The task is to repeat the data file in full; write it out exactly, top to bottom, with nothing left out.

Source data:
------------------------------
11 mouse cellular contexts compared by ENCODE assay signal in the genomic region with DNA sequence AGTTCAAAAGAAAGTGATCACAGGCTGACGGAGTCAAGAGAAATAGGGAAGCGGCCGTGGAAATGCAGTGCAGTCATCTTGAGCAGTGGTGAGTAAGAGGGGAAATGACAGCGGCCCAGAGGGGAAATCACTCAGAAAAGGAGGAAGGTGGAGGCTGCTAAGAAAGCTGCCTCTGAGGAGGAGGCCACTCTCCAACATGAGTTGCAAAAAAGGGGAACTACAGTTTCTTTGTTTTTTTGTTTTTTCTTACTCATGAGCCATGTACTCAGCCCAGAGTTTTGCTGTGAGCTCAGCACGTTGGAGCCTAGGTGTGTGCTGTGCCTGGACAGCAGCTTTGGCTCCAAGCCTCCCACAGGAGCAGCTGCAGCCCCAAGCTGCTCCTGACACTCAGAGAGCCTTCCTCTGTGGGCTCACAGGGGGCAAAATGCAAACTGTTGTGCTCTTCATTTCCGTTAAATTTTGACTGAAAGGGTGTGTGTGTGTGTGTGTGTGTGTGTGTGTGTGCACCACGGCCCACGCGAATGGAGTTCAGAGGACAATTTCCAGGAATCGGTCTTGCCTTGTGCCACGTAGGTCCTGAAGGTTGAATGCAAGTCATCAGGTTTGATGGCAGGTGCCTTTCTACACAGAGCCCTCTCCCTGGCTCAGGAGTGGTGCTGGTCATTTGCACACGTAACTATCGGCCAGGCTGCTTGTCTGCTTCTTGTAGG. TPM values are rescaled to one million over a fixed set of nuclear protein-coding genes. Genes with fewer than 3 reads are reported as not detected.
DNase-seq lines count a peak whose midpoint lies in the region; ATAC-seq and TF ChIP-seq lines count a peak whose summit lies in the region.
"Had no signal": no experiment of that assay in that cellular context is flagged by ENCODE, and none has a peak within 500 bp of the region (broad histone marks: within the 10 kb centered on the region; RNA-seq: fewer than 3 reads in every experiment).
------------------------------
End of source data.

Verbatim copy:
11 mouse cellular contexts compared by ENCODE assay signal in the genomic region with DNA sequence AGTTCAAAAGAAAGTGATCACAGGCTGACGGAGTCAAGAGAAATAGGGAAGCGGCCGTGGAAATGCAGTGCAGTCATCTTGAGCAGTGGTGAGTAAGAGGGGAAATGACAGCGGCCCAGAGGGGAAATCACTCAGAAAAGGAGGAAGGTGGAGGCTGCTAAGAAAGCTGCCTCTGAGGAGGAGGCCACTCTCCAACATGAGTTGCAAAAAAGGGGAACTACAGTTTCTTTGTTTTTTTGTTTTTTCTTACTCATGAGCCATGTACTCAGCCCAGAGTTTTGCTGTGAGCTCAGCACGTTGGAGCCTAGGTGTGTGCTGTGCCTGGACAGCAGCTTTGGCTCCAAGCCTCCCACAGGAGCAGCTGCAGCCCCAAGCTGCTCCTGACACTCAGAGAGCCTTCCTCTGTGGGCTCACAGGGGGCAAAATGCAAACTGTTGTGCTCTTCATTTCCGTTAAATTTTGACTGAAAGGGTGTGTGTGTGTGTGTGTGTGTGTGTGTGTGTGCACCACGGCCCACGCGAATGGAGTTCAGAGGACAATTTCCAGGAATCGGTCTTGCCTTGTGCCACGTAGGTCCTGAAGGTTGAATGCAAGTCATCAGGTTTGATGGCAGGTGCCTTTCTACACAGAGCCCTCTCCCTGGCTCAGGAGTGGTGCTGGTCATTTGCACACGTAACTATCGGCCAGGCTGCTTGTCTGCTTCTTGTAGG. TPM values are rescaled to one million over a fixed set of nuclear protein-coding genes. Genes with fewer than 3 reads are reported as not detected.
DNase-seq lines count a peak whose midpoint lies in the region; ATAC-seq and TF ChIP-seq lines count a peak whose summit lies in the region.
"Had no signal": no experiment of that assay in that cellular context is flagged by ENCODE, and none has a peak within 500 bp of the region (broad histone marks: within the 10 kb centered on the region; RNA-seq: fewer than 3 reads in every experiment).